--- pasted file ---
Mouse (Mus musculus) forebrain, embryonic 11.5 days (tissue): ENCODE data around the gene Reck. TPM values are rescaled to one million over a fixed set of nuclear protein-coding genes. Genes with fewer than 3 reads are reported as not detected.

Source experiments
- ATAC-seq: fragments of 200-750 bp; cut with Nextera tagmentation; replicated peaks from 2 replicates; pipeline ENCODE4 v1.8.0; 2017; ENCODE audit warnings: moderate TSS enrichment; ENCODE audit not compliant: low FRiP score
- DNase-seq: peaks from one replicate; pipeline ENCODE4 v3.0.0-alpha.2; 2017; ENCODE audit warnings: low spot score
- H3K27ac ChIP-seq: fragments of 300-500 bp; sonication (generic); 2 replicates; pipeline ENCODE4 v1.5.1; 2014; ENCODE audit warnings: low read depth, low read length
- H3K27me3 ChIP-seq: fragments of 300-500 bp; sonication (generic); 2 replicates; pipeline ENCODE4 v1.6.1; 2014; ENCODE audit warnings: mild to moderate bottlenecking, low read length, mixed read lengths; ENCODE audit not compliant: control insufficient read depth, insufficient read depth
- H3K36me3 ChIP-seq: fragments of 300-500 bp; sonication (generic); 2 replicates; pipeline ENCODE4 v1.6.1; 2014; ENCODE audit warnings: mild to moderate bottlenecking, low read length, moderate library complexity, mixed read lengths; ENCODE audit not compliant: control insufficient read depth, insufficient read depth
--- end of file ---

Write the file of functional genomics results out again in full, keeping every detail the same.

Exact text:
Mouse (Mus musculus) forebrain, embryonic 11.5 days (tissue): ENCODE data around the gene Reck. TPM values are rescaled to one million over a fixed set of nuclear protein-coding genes. Genes with fewer than 3 reads are reported as not detected.

Source experiments
- ATAC-seq: fragments of 200-750 bp; cut with Nextera tagmentation; replicated peaks from 2 replicates; pipeline ENCODE4 v1.8.0; 2017; ENCODE audit warnings: moderate TSS enrichment; ENCODE audit not compliant: low FRiP score
- DNase-seq: peaks from one replicate; pipeline ENCODE4 v3.0.0-alpha.2; 2017; ENCODE audit warnings: low spot score
- H3K27ac ChIP-seq: fragments of 300-500 bp; sonication (generic); 2 replicates; pipeline ENCODE4 v1.5.1; 2014; ENCODE audit warnings: low read depth, low read length
- H3K27me3 ChIP-seq: fragments of 300-500 bp; sonication (generic); 2 replicates; pipeline ENCODE4 v1.6.1; 2014; ENCODE audit warnings: mild to moderate bottlenecking, low read length, mixed read lengths; ENCODE audit not compliant: control insufficient read depth, insufficient read depth
- H3K36me3 ChIP-seq: fragments of 300-500 bp; sonication (generic); 2 replicates; pipeline ENCODE4 v1.6.1; 2014; ENCODE audit warnings: mild to moderate bottlenecking, low read length, moderate library complexity, mixed read lengths; ENCODE audit not compliant: control insufficient read depth, insufficient read depth